The AAF (The Alliance of American Football) appears to be coming to an end.
News started coming out earlier tonight. Apparently starting from Darren Rovell revealing the following on his twitter account:
“Sources: The AAF will suspend all football operations today. New owner Tom Dundon will lose approximately $70 million on his investment. Dundon makes decision against wishes of league co-founders Charlie Ebersol and Bill Polian”.
At this stage there will be a lot of guessing about what is really going on. There are already plenty of theories out there. We won’t speculate on those until something more concrete emerges. All we do know is that the only people who really know what is happening are the people at the heart of it all.
Ongoing financial problems
The Athletic website wrote about the situation in February. They claimed the league was struggling with payroll and its “existence was in jeopardy”.
That is when Tom Dundon, owner of the NHL’s Carolina Hurricanes stepped in. He is currently chairman of the AAF’s board of directors, with wide-sweeping decisions-making powers.
This position was based on him agreeing to a $250-million investment into the league. To this point Dundon had put $70 million into the league.
3downnation reports that the AAF would require another $20 million to get through the rest of its schedule. At this point it looks like Dundon is pulling the plug and the league is currently in a suspended state.
Think about the fans
At Ninety-Nine Yards we are avowed fans of the joys all forms of american football can bring. Be that college, NFL, CFL, AAF or beyond. We have been following the progress of the AAF on a dedicated page.
On a personal note I have written about the AAF cities that have had non-NFL pro league teams before.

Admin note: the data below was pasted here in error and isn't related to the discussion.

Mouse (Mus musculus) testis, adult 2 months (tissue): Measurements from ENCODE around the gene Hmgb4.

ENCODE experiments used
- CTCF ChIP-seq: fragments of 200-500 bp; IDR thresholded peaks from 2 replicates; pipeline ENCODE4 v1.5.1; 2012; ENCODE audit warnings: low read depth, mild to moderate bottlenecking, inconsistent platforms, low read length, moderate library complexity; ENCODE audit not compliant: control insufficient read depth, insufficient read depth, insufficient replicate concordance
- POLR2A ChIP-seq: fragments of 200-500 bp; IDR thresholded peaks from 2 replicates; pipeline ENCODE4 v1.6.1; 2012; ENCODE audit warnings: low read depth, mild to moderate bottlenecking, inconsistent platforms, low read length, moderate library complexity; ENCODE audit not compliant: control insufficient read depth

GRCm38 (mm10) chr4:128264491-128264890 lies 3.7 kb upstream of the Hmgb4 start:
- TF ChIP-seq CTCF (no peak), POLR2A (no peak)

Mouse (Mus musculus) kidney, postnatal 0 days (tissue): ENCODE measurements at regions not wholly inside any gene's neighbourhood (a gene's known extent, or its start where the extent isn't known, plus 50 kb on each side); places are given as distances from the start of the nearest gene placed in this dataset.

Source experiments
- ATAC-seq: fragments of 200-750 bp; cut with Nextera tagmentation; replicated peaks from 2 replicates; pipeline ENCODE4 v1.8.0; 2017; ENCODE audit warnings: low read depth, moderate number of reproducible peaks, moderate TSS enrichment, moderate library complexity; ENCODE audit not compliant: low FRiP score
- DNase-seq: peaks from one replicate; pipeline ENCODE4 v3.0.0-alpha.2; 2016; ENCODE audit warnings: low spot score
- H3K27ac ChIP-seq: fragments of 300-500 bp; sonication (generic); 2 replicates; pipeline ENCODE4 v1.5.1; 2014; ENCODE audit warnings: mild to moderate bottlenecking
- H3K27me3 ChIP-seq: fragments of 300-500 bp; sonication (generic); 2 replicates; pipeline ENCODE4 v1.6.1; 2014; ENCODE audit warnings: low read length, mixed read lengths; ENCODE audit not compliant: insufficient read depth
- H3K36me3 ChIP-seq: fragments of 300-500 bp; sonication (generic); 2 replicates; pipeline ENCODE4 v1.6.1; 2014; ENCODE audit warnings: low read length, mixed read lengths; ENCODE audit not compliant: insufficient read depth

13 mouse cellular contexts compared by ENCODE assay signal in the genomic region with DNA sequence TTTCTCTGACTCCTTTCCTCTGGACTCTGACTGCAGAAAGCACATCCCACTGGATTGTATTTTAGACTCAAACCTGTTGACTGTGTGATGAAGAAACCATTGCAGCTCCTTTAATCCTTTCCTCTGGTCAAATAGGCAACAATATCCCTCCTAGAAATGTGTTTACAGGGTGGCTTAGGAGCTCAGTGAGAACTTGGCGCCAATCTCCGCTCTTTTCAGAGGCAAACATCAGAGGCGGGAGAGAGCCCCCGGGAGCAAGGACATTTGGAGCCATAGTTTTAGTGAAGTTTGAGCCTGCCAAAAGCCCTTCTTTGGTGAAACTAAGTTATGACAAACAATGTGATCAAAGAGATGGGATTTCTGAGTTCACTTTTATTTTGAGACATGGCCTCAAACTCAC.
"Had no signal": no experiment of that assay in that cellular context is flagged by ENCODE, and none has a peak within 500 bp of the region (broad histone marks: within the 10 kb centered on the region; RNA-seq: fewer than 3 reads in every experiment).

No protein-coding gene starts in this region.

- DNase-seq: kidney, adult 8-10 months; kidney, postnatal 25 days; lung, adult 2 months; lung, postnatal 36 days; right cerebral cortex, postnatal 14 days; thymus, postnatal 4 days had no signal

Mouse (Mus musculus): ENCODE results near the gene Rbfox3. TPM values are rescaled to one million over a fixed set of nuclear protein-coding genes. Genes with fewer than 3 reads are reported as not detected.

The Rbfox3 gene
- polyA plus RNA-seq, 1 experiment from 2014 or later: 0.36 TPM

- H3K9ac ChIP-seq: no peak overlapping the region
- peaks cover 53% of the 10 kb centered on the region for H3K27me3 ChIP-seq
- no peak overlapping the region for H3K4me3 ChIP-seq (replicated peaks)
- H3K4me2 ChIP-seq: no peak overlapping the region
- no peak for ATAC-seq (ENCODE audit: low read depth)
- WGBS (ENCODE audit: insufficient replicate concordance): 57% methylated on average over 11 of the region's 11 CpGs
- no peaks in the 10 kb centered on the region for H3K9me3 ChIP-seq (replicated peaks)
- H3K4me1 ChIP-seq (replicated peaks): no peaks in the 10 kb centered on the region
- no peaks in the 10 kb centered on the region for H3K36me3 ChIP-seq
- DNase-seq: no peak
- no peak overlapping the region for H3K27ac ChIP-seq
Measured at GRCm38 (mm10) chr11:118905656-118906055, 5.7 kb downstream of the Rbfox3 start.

To casual fans the idea of more football, more competitions, something filling the gap between Superbowl and NFL draft can hold a certain attraction. Though not perhaps enough to sustain a league as history keeps seeming to show.
Think about the players
For players, coaches, and all of the staff involved this is of course a sad day. It narrows their opportunities. It is one less chance to play, one less chance to shine, to put yourself in the shop window.
If this had been a partnered developmental league would it have worked? We don’t know. We do know from NFLEurope days thought that another great way to find future talent is in competitive games.
Salaries and guarantees compared favourably for the AAF. We know that the league was having an impact on potential CFL player movement too.
It will certainly be interesting to see how this latest development impacts the CFL CBA negotiations for instance.
Now what? We wait and see. Is that it? Will we ever know what happened. Will the league be fondly remembered if it is completely gone? Has the blame game already started? How will the XFL fare on its return? How much confidence will be in that league now?
Right now, there are more questions than answers and we for one will be interested to see how they all play out.
Banner image from aaf